There are some very obvious ways to encourage movement around the office - locate the printer room or coffee machine a distance away from workstations being one. However, this is not always logistically possible, and it doesn’t address the core problem - what can we do to ensure we don’t remain in the same posture for too long that doesn’t involve taking regular breaks and interrupting our concentration and efficiency? It’s here the height adjustable desk comes into its own.

The health benefits of the height adjustable desk lie in the fact it is a fantastically effective tool for encouraging and facilitating physical movement. Breaking up your working day with periods of sitting and standing offers proven health benefits. For example, try adjusting the height of the desk in the standing position so your arm position changes slightly. This ensures your neck, spine and shoulders don’t remain static in one position too long, helping to improve blood flow and prevent muscle stiffness, fatigue and even headaches. You can also compliment these movements in the height of your desk with changes in how you place your mouse and keyboard or the angle or position of your monitor. Every one of these subtle adjustments in posture encourages the type of physical movement research suggests we don’t do enough of.

Our top tips for height adjustable desk users

1.

Equip height adjustable desks with a digital display that shows the height from the floor. This makes it easy for the desk user or users to identify and set their perfect individual height.

2.

Equip the adjustable desk with a programmable hand control with pre-set heights. This facilitates easy and fast movement to the desired height. In addition, even with the standard hand control it’s possible to pre-set one maximum height (for standing) and one minimum height (for sitting). By doing so, the user can go from sitting to standing quickly without the need for fine-tuning.

3.

Develop some healthy workplace habits in terms of how you vary between standing and sitting. For example, just before lunchtime, why not raise your desk to the standing position so that it feels natural to stand when you come back after your break? Standing up to make or take telephone calls is another great way to encourage variation. However, we recommend that you stand for no longer than 20 minutes at a time although ideally, you should aim to do this more often.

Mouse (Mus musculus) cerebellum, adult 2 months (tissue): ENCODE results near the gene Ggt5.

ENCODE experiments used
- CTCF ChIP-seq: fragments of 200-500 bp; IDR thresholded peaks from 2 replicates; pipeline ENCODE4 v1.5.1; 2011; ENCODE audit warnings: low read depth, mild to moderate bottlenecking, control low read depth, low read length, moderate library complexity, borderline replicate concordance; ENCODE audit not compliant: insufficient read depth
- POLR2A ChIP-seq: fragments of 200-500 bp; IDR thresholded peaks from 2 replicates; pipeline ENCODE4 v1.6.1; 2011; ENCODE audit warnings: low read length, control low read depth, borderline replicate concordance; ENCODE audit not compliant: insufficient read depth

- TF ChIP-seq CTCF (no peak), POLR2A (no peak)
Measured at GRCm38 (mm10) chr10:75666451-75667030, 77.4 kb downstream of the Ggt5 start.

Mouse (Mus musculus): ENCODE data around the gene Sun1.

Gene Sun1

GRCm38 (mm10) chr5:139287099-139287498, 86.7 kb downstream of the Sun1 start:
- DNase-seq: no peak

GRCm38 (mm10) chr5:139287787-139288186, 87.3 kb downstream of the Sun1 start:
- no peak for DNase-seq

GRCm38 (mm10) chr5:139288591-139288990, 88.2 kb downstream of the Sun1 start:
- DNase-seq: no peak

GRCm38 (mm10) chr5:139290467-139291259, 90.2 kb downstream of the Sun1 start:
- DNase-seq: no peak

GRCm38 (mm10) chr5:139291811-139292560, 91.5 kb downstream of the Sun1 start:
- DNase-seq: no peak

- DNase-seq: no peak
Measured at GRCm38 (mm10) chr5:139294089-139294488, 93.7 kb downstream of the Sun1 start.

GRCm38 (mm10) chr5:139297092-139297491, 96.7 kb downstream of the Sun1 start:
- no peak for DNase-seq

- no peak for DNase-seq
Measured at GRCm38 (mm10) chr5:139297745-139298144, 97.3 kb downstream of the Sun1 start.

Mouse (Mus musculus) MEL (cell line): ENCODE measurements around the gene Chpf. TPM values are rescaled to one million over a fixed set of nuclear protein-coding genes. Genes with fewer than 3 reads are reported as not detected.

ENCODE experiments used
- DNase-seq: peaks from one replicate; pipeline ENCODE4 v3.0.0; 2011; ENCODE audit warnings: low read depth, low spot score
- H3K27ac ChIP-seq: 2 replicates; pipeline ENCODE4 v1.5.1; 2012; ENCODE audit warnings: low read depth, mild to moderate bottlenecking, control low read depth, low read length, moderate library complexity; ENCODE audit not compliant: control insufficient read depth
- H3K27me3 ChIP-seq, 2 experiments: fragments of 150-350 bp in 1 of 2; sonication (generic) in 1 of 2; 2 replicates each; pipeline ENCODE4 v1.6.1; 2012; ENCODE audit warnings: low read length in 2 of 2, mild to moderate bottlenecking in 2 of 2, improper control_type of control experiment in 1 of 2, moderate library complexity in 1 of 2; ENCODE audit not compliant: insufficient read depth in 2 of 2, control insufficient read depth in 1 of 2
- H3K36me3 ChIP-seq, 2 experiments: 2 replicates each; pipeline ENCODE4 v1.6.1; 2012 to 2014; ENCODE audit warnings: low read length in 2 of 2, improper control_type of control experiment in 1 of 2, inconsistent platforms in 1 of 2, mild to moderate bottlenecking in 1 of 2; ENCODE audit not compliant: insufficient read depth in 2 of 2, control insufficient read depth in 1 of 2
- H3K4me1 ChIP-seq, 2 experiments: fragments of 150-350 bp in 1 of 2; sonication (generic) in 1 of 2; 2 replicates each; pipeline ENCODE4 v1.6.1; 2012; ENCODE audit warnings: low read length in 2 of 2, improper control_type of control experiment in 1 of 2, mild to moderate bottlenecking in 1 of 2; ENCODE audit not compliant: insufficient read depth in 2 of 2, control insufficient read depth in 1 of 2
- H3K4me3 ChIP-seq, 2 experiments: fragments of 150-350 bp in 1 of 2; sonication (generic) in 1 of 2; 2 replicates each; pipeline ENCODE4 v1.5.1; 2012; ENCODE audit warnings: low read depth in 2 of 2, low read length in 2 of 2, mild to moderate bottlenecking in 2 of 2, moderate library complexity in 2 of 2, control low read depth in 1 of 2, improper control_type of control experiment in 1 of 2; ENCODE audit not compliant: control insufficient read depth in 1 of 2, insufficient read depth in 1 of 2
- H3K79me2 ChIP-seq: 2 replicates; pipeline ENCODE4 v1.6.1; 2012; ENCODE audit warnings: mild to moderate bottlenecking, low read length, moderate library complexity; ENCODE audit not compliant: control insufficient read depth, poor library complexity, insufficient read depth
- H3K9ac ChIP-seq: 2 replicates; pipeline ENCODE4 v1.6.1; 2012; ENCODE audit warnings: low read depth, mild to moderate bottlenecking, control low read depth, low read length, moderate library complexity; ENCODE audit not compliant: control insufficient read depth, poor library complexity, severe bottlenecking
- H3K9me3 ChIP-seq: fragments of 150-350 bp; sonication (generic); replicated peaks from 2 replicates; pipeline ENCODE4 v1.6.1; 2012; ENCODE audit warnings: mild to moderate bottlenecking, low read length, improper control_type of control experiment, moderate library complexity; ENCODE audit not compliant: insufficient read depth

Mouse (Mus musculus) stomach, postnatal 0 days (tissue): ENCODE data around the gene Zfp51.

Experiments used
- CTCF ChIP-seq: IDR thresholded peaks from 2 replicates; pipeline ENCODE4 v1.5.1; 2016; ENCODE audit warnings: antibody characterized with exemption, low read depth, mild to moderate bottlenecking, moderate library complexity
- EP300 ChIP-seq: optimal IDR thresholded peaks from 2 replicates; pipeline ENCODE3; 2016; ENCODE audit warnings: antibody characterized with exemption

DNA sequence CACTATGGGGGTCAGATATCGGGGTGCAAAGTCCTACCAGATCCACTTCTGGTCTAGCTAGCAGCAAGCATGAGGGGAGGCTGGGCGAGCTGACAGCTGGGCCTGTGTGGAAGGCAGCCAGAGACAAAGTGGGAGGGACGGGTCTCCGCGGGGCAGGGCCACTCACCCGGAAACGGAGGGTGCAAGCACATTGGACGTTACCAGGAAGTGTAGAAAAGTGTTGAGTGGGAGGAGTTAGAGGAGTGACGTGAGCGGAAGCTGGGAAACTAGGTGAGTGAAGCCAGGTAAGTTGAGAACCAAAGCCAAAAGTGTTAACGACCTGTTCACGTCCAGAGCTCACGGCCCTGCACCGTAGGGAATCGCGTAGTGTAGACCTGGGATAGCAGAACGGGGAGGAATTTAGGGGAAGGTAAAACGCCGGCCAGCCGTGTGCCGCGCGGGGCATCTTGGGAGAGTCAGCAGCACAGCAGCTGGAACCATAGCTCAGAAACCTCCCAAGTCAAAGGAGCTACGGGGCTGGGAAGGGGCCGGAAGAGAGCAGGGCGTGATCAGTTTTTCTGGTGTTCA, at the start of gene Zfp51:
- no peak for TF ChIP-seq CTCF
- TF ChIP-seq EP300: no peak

4.

Take advantage of digital solutions. There are a lot of apps available that help you establish and maintain healthier workplace habits through simple prompts such as reminding you to change position or even take a short walk.

5.

If you can, walk at a comfortable pace on a treadmill as you work at your desk. You could even challenge co-workers to see who covers the most distance over a day or week.  

Healthy people are happy people

Identifying and establishing healthy workplace habits can have a profound effect on our well-being. The height adjustable desk should be seen as an enabler of these good habits. Whether you’re sitting or standing, the ability to move and adjust posture, even very subtly, activates our bodies and goes a long way to counteracting the health risks we face by remaining still for too long every day. These health benefits are fantastic as they are - however, the fact is that health benefits also generate economic benefits. This can only be positive for any individual, business or organisation that shares what we at Kinnarps believe - that sustainable people are just as valuable as sustainable products.

Adding movement and variation in working positions is just a part of a holistic approach to ergonomics. Read more about how Kinnarps’ view ergonomics from a holistic perspective and how this can benefit your business.

Sources

  • European Opinion Research Group. Special Eurobarometer 472 – Sport and physical activity. European Commission. 2018. https://europa.eu/eurobarometer/surveys/detail/2164
  • López-Valenciano, A., Mayo, X., Liguori, G. et al. Changes in sedentary behaviour in European Union adults between 2002 and 2017. BMC Public Health. Vol. 20, no.1206, 2020. https://doi.org/10.1186/s12889-020-09293-
  • Chambers, April & Robertson, Michelle & Baker, Nancy. (2019). The effect of sit-stand desks on office worker behavioral and health outcomes: A scoping review. Applied Ergonomics. No.78:37-53, 2019. doi: 10.1016/j.apergo.2019.01.015.